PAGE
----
A semi-v Jon boat has a shallow draft because its bottom still sits fairly close to the water surface but it is more curved and deeper than a flat-bottomed Jon. This gives it a slightly deeper draft and therefore more stability in choppy waters than a flat-bottomed Jon.

A semi-v Jon boat will be able to handle rough water much better than a flat-bottomed Jon boat while still being able to access fairly shallow waterways.

However, the semi-v hull design means there is trade-off between the better stability in more challenging conditions and the ability to access the extremely shallow waters.

So, although it has a shallow draft and can traverse shallow waterways, a semi-v Jon cannot get into the really shallow areas that its flat-bottomed brother can but it can handle choppy water much better.

Types of Jon boat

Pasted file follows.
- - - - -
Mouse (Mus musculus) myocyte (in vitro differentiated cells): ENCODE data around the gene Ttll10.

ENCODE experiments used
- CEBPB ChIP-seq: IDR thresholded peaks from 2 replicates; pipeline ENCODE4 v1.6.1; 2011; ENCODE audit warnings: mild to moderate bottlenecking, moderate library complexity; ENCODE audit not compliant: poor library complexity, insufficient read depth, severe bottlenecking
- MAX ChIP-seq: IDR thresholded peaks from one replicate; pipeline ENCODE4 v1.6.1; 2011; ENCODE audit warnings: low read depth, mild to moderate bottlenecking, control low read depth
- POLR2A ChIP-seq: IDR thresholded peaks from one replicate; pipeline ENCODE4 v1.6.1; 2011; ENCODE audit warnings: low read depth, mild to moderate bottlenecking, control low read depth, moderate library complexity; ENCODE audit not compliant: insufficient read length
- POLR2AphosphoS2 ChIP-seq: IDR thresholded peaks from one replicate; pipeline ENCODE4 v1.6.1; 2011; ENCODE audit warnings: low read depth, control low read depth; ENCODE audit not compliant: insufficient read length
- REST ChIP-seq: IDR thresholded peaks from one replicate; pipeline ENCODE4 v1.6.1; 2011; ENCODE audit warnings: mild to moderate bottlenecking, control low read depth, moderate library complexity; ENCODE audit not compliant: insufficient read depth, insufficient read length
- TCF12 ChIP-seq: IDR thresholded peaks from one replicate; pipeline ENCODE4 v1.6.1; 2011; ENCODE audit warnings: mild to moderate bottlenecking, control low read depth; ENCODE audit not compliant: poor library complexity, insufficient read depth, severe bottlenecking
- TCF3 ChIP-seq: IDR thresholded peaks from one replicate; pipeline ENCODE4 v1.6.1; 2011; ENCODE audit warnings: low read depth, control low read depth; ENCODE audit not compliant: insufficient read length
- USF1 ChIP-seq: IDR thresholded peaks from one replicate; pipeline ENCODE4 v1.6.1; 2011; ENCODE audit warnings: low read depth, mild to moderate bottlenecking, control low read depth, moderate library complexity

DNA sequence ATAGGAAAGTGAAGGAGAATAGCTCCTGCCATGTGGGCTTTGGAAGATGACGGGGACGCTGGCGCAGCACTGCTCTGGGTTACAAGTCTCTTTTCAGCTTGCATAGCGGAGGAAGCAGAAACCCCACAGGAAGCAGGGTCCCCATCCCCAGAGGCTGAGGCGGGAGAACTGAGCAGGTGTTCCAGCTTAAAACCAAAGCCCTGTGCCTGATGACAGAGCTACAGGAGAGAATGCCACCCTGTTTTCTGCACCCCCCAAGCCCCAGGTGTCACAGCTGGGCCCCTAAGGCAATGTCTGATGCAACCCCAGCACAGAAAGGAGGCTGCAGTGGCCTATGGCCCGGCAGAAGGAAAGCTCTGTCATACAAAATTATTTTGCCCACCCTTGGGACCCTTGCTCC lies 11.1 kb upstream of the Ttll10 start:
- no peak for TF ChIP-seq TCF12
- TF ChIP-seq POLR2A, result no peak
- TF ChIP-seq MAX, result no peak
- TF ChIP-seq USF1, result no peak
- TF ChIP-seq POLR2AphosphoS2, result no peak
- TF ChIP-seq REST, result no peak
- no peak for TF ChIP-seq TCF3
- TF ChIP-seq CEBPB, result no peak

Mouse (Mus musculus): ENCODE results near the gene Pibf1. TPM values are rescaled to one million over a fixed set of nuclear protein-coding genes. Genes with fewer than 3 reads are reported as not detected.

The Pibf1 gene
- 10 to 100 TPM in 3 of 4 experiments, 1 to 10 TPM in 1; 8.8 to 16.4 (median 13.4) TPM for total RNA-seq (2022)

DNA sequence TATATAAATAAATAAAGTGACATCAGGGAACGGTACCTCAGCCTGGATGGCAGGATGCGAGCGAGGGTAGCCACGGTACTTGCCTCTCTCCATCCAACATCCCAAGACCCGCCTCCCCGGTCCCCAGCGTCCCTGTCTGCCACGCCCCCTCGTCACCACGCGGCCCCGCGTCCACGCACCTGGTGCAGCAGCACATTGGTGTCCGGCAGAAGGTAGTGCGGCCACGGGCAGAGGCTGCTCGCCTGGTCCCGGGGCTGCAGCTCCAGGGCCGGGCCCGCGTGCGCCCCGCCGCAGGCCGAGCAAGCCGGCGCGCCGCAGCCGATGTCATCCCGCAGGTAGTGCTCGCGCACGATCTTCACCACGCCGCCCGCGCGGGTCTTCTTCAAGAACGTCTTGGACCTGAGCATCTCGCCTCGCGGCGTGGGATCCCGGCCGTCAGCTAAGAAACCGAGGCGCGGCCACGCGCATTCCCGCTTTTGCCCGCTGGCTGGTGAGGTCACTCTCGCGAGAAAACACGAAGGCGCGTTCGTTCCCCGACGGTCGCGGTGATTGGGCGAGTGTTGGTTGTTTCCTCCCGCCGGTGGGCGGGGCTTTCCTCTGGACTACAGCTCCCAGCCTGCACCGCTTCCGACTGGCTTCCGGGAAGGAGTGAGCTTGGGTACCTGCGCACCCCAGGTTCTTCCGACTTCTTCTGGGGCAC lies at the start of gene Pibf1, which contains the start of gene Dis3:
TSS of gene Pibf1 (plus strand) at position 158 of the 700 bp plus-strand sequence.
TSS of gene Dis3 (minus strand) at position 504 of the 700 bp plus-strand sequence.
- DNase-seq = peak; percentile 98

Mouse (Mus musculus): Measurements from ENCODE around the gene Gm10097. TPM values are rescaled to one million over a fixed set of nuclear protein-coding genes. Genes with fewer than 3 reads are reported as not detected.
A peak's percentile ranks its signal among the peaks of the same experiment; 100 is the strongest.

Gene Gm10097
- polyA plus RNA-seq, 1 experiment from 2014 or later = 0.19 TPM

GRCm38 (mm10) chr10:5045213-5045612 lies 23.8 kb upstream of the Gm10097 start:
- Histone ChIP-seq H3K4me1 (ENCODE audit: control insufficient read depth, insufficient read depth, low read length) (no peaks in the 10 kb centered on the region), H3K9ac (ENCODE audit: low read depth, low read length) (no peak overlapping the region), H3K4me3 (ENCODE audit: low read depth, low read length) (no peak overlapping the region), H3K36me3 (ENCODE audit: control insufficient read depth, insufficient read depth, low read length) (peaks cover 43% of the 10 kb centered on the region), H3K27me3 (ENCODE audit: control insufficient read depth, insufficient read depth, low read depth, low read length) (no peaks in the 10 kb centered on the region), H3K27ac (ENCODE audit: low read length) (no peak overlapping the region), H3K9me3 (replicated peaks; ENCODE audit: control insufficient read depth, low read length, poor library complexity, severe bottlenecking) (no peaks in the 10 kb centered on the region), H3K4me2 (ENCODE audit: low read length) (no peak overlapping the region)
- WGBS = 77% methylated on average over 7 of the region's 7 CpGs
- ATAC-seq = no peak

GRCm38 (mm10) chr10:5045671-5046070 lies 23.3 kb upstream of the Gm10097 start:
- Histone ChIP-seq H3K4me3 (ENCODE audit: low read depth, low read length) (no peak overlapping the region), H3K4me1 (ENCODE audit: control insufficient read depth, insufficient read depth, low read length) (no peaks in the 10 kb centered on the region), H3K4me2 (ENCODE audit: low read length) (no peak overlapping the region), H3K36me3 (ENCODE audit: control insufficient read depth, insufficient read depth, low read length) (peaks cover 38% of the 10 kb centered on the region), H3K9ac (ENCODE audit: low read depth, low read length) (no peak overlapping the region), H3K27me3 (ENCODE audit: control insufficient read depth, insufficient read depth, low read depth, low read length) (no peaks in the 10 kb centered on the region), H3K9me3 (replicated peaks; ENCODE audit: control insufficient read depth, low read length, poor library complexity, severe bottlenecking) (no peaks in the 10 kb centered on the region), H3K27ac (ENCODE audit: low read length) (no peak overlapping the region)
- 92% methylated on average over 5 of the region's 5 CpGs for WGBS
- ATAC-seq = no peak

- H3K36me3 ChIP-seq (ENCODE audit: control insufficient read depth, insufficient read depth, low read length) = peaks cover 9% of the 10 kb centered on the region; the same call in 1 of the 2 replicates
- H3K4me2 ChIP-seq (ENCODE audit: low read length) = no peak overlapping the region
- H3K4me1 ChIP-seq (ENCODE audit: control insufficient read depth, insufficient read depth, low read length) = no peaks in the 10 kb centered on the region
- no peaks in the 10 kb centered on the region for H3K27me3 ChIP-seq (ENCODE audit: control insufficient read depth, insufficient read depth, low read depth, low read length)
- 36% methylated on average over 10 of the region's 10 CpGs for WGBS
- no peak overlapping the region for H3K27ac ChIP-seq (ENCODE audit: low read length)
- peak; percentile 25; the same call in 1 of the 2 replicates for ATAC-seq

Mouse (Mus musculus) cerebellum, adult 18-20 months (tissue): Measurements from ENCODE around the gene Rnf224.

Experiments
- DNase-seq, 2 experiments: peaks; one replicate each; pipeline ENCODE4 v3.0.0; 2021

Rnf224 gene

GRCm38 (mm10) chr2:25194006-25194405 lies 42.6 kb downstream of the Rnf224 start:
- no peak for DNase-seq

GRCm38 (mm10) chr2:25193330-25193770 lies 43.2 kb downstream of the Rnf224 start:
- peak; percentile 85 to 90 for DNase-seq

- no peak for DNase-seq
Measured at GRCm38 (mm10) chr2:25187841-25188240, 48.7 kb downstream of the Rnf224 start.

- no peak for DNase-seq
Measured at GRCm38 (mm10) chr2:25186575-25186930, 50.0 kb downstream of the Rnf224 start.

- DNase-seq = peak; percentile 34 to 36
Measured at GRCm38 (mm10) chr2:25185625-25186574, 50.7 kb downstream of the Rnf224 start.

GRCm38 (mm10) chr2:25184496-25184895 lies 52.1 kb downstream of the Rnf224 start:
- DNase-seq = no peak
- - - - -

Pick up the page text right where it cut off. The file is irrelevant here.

The top Jon has a flat bottomed hull while the other has a semi-v bottom

So, how safe is a Jon boat in rough water?

We covered before the dangers involved in using a Jon boat in the ocean. The same type of dangers exist if you use a Jon boat on inland waters that are very rough and challenging.

Can a Jon boat be used in rough water?

  • A flat-bottomed Jon boat is not designed to be used in rough water.
  • A semi-v Jon boat can handle rough water much better but it is still not designed to ride large waves.

The simple truth is that if you find yourself on a Jon boat and the weather starts to turn nasty you should get off the water as quickly and safely as you can.

A flat bottomed Jon boat should not be used in rough water.

A semi-v hull Jon boat can handle rough water a lot better but it still not designed to be used in challenging conditions.

Larger Jon boats will fair better in rough water than smaller ones. However, if you want to navigate rough waters frequently you should consider getting a v-hull boat! 

If getting a v-hull boat is not an option, due to the shallow nature of the waters you boat on, then you should opt for a semi-v Jon but be careful about staying out on the water when the conditions become challenging.